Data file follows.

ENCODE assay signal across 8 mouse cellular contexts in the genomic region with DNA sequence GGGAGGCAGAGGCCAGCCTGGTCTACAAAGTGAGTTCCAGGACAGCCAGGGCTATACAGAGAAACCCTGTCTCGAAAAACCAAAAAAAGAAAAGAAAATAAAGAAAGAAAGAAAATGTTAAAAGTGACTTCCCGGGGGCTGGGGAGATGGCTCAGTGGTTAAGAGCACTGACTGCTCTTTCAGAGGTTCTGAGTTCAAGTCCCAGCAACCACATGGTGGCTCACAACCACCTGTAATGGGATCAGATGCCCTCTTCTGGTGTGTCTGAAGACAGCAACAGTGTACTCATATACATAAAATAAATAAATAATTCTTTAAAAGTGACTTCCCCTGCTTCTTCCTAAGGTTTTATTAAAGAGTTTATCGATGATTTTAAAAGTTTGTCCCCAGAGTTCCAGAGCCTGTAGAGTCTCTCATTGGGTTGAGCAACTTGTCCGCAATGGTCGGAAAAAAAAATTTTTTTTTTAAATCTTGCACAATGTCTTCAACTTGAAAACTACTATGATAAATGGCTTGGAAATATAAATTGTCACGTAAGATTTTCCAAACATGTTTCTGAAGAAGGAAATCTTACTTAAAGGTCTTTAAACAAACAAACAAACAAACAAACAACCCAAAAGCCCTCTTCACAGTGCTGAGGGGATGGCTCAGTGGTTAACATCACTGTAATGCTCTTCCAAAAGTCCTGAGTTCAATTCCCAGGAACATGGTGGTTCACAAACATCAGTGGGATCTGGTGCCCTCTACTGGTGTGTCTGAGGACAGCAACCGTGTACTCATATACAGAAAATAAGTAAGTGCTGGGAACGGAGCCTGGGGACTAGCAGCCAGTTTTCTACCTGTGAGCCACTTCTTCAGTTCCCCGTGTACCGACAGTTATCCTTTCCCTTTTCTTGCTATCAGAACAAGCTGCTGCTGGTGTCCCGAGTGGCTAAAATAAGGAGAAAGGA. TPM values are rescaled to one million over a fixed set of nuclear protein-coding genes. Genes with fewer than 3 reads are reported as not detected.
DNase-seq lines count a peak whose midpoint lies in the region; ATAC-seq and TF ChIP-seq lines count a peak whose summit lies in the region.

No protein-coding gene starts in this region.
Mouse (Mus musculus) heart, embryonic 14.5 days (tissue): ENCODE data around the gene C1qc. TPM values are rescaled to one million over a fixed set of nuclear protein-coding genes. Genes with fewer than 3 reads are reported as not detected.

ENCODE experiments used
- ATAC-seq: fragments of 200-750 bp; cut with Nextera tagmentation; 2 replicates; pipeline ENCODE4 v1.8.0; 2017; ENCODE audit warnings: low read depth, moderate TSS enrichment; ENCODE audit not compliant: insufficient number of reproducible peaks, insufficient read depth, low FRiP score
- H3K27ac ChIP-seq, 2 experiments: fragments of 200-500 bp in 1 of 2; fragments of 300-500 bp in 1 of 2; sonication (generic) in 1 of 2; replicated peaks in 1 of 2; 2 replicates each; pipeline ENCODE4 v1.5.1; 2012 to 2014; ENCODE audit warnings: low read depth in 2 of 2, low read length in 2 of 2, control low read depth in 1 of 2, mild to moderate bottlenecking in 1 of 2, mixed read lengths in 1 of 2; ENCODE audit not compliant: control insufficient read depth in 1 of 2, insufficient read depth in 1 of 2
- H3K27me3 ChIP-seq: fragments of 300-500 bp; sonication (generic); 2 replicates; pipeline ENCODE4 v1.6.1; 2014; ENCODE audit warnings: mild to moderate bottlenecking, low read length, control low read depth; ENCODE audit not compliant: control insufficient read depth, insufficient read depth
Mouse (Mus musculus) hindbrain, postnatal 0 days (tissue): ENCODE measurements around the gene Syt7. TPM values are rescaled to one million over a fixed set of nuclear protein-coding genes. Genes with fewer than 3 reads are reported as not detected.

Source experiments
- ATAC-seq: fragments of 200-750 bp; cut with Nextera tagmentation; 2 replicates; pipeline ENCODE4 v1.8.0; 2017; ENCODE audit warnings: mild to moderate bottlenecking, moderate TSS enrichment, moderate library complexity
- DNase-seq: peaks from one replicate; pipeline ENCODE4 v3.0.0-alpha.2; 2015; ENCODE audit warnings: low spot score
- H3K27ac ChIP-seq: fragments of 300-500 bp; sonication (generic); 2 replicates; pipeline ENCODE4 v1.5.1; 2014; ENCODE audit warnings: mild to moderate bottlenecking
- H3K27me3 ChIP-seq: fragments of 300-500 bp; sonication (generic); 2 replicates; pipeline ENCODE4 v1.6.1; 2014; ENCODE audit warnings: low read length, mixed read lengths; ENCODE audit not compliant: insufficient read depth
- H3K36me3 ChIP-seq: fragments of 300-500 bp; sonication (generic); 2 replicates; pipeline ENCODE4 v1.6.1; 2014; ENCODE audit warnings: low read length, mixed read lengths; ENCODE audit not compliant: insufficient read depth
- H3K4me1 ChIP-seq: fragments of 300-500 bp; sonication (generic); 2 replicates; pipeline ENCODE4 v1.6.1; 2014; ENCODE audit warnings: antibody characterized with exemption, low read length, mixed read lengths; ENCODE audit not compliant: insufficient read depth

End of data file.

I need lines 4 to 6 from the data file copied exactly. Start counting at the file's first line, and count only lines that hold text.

Mouse (Mus musculus) heart, embryonic 14.5 days (tissue): ENCODE data around the gene C1qc. TPM values are rescaled to one million over a fixed set of nuclear protein-coding genes. Genes with fewer than 3 reads are reported as not detected.

ENCODE experiments used
- ATAC-seq: fragments of 200-750 bp; cut with Nextera tagmentation; 2 replicates; pipeline ENCODE4 v1.8.0; 2017; ENCODE audit warnings: low read depth, moderate TSS enrichment; ENCODE audit not compliant: insufficient number of reproducible peaks, insufficient read depth, low FRiP score